Non-Invasive Prenatal Tests (NIPT).
Key Points about NIPT
- Near-diagnostic test for trisomy 21 (Down syndrome), >99% detection.
- Tests are for the 80% common major chromosome related problems.
- Results are often available about a week after the mother’s blood is taken.
- It's a blood test only, so there is no procedure risk, unless an abnormality is detected.
- Many problems are not covered by these tests, therefore, a 12 or 13 week ultrasound is still recommended.
- There is no Medicare rebate.
Non-Invasive Prenatal Tests (NIPT)
Non-Invasive Prenatal Tests (NIPT) are blood tests for pregnant women. They give a near-diagnostic level of accuracy for the commonest chromosome problems in pregnancy – trisomies 21, 18 and 13, as well as the option to check for sex chromosome anomalies.
Results are based on ratios of the “fetal” fraction of cell-free DNA in the mother’s blood.
NIPT - from 10 weeks
NIPT can be performed from 10 weeks for women who choose to have it without waiting for first trimester screening, such as women at high risk due to their age. Before 10 weeks there is a greater chance of not getting a result.The test is suitable for moderately high-risk situations. However, where a definite problem or very high-risk scenario is identified, NIPT is not usually the ideal choice. This is because it is not a definitive test and it does not cover the full range of chromosome problems (20% of significant chromosome abnormalities are not checked). If the test does not give a result, it is usually repeated by the lab at no additional cost.
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The test is already being used for low risk women. This is because it is the most accurate test available for trisomies and it does not carry any direct miscarriage risk. We, or the referring doctor, can provide guidance sometimes in conjunction with the 12 or 13 week ultrasound for structural abnormalities.
Decision about how much you wish to test
NIPT is mainly to check for trisomies. You will need to decide whether to also have the sex chromosomes checked for anomalies. This is a separate decision from whether you want to know the gender.
This group covers a variety of conditions ranging from very mild to severe problems. Some can be better managed in childhood if the chromosome anomaly is identified from birth, rather than first diagnosed later in life.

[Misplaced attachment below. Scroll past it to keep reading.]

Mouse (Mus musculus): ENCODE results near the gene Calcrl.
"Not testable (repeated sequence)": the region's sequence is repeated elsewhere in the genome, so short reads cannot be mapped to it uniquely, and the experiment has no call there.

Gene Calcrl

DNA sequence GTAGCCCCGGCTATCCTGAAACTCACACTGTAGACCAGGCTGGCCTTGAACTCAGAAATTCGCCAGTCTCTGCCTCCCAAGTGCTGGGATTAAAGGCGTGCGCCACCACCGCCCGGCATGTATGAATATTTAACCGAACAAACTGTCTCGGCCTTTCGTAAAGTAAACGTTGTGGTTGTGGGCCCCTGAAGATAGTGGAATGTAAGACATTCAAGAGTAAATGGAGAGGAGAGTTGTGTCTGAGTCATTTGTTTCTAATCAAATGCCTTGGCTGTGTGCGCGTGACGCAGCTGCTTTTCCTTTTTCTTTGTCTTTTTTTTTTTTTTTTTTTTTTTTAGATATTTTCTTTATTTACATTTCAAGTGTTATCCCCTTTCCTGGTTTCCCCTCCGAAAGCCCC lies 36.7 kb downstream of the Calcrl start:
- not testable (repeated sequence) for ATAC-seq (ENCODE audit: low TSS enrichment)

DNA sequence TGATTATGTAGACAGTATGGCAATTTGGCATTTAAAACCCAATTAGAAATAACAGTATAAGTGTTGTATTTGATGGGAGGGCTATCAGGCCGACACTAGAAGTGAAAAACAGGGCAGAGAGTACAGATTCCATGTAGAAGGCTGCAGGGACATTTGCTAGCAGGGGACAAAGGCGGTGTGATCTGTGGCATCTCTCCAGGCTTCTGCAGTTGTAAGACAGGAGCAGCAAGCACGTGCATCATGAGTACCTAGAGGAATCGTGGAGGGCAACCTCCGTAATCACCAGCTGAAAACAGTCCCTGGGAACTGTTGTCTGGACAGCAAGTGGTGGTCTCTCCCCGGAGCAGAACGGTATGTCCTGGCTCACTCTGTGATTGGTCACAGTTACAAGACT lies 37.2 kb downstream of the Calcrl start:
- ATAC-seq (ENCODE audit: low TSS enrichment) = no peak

Microdeletion screens are offered at extra cost by some labs and can have more problems with accuracy, both false positives and negatives.
Limitations of NIPT
The test only covers the 80% of the most common chromosome defects found in pregnancy. This includes trisomy 21, trisomy 18, trisomy 13 and potentially, abnormalities of the sex chromosomes. It is not designed to pick up mosaicism (where only some cells are affected) or partial chromosome deletions. Although NIPT is called a “fetal” test, it is really predominately placental DNA that is analysed. This is not usually a problem with the common trisomies but requires careful consideration if a sex chromosome anomaly is found.
Many fetal health problems are not covered by NIPT, so the usual 12/13 week and 19 week ultrasounds are still recommended for structural information.
The main differences in choice of lab are
- Cost In Perth: NIPT costs $395 to $850, with no Medicare rebate.
- Length of time it takes to get a result (usually 1 to 2 weeks) and
- The chance of test failure, varies from <1% to 4%.
At QDOS Ultrasound, we have not aligned with a single lab, so the choice of lab can be tailored for each clinical situation.
Twins – NIPT can be used, and is still a good option even though it does not work quite as well in non-identical twins as in single pregnancy.
These tests are very rapidly developing, please discuss any specific queries with your Doctor or at the ultrasound. For more information, download the pdf below.